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Leading on the Edge: Extraordinary Stories and Leadership Insights from The World's Most Extreme Workplace by Rachael Robertson

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Chapter 1      image

Leadership can be learned, and taught, early

My first memory of leadership is from Grade 1. I was an early reader; my parents had encouraged me to read the newspaper over their shoulder at breakfast on Saturday mornings. I was also the youngest in school — I started at the tender age of four so from the outset I felt ‘behind’. This was one reason Mum pushed me hard to learn how to read before I got there. She knew that I would be less developed physically and socially when I got to school and wanted to make sure I wouldn't be behind intellectually. I quickly got the hang of it and by the time I reached Grade 1 I was topping the class.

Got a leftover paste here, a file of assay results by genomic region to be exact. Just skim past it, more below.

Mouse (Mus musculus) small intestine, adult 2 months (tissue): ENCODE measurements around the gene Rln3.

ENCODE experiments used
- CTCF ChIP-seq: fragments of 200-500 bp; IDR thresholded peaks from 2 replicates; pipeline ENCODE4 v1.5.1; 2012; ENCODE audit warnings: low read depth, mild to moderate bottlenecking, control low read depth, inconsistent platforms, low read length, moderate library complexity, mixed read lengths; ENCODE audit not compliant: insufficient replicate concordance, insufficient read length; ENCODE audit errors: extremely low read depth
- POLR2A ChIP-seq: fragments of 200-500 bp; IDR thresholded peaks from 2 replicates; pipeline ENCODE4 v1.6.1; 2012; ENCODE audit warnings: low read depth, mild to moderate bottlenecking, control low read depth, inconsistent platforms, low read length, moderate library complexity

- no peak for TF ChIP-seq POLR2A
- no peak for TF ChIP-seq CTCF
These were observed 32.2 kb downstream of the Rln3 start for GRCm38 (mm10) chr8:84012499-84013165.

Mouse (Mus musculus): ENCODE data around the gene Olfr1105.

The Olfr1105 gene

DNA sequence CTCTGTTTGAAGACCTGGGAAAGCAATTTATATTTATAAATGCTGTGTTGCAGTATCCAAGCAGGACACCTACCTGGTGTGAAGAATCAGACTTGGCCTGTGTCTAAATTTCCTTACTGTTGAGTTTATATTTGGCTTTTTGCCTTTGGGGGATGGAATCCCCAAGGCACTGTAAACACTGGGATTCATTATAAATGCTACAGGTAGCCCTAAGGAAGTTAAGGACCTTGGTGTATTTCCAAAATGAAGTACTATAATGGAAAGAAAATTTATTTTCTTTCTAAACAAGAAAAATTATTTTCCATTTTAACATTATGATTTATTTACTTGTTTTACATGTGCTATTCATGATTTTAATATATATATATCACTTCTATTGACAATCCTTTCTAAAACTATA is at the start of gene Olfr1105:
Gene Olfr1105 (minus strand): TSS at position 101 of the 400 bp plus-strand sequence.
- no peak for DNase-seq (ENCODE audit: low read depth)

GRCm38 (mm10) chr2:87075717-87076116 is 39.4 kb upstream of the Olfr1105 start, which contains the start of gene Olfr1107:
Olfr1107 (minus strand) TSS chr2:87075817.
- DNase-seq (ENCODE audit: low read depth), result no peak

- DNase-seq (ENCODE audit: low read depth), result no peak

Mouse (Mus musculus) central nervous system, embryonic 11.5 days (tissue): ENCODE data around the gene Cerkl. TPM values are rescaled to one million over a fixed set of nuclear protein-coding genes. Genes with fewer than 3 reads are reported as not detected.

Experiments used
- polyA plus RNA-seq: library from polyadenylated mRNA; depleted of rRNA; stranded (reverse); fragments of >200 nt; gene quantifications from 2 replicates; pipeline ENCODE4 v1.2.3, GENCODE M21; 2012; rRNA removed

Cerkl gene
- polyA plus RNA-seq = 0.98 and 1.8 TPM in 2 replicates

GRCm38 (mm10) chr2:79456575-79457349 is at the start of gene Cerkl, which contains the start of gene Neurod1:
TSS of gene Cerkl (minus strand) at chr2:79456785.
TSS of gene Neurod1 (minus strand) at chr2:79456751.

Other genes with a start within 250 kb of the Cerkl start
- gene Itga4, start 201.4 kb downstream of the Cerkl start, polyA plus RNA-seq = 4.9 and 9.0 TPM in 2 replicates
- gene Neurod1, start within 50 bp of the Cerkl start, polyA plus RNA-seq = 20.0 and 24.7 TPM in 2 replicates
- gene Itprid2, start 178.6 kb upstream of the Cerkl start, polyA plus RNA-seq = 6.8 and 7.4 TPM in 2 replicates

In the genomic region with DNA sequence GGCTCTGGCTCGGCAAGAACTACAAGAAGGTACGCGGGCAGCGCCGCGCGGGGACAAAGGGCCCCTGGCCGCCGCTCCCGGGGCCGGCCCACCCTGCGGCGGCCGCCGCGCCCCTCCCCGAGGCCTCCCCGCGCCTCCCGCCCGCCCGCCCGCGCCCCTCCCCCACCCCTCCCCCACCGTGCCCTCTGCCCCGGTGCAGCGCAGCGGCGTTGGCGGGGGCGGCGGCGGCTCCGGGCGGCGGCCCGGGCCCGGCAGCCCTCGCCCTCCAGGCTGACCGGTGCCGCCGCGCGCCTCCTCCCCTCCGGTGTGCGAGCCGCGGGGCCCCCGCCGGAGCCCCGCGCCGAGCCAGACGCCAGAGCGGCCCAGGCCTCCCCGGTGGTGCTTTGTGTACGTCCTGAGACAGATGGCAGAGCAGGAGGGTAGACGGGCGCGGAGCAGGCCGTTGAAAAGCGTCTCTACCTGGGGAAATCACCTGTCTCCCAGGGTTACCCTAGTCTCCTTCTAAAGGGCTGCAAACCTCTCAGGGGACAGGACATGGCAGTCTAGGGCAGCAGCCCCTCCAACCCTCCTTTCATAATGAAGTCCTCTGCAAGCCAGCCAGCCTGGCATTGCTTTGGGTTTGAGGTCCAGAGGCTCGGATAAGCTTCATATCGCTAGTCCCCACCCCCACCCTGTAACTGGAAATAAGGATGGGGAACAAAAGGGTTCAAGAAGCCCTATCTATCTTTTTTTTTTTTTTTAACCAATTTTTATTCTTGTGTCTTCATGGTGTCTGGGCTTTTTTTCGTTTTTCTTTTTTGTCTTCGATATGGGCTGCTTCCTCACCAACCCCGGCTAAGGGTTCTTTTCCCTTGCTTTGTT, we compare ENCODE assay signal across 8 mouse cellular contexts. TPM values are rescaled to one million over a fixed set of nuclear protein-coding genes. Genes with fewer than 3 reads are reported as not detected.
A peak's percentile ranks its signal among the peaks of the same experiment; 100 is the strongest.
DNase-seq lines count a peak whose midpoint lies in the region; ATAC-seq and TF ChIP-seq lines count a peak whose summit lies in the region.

Leader without a title

My teacher was the most beautiful woman, Miss Barton — who became Mrs Williamson later in the year, dashing the hopes and hearts of many young boys in my class. She quickly recognised that I was not only a great reader but also very encouraging with those around me. Rather than have me sitting bored at the back of the class and destined to distract others (a trait that came to the fore in secondary school), Miss Barton gave me a special job. I would no longer have ‘reading time’ — instead, I would be a reading coach. She gave me a small group of classmates to sit with, listen to and help with words they were stuck on as they developed their own reading skills. Through one small intervention, this very wise woman ...

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